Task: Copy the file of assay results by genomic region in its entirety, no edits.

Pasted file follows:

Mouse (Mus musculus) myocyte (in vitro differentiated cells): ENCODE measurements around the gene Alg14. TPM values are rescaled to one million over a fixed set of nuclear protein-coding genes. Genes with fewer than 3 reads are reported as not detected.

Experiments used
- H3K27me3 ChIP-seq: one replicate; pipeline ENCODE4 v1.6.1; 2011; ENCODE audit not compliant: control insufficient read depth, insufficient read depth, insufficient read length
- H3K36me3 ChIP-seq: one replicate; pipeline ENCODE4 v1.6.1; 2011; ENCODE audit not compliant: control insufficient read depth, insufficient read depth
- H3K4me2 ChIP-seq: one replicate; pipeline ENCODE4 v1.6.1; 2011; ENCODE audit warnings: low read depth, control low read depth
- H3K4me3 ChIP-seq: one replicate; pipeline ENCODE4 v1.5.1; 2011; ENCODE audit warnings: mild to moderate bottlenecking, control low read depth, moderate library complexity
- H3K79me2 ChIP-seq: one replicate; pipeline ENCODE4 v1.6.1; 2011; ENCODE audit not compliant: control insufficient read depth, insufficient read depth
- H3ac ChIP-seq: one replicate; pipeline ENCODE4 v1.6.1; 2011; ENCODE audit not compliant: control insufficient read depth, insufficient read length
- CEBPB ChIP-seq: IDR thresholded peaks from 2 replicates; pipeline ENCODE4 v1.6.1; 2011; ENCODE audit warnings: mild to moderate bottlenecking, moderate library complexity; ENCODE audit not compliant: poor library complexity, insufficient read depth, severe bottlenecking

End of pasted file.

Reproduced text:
Mouse (Mus musculus) myocyte (in vitro differentiated cells): ENCODE measurements around the gene Alg14. TPM values are rescaled to one million over a fixed set of nuclear protein-coding genes. Genes with fewer than 3 reads are reported as not detected.

Experiments used
- H3K27me3 ChIP-seq: one replicate; pipeline ENCODE4 v1.6.1; 2011; ENCODE audit not compliant: control insufficient read depth, insufficient read depth, insufficient read length
- H3K36me3 ChIP-seq: one replicate; pipeline ENCODE4 v1.6.1; 2011; ENCODE audit not compliant: control insufficient read depth, insufficient read depth
- H3K4me2 ChIP-seq: one replicate; pipeline ENCODE4 v1.6.1; 2011; ENCODE audit warnings: low read depth, control low read depth
- H3K4me3 ChIP-seq: one replicate; pipeline ENCODE4 v1.5.1; 2011; ENCODE audit warnings: mild to moderate bottlenecking, control low read depth, moderate library complexity
- H3K79me2 ChIP-seq: one replicate; pipeline ENCODE4 v1.6.1; 2011; ENCODE audit not compliant: control insufficient read depth, insufficient read depth
- H3ac ChIP-seq: one replicate; pipeline ENCODE4 v1.6.1; 2011; ENCODE audit not compliant: control insufficient read depth, insufficient read length
- CEBPB ChIP-seq: IDR thresholded peaks from 2 replicates; pipeline ENCODE4 v1.6.1; 2011; ENCODE audit warnings: mild to moderate bottlenecking, moderate library complexity; ENCODE audit not compliant: poor library complexity, insufficient read depth, severe bottlenecking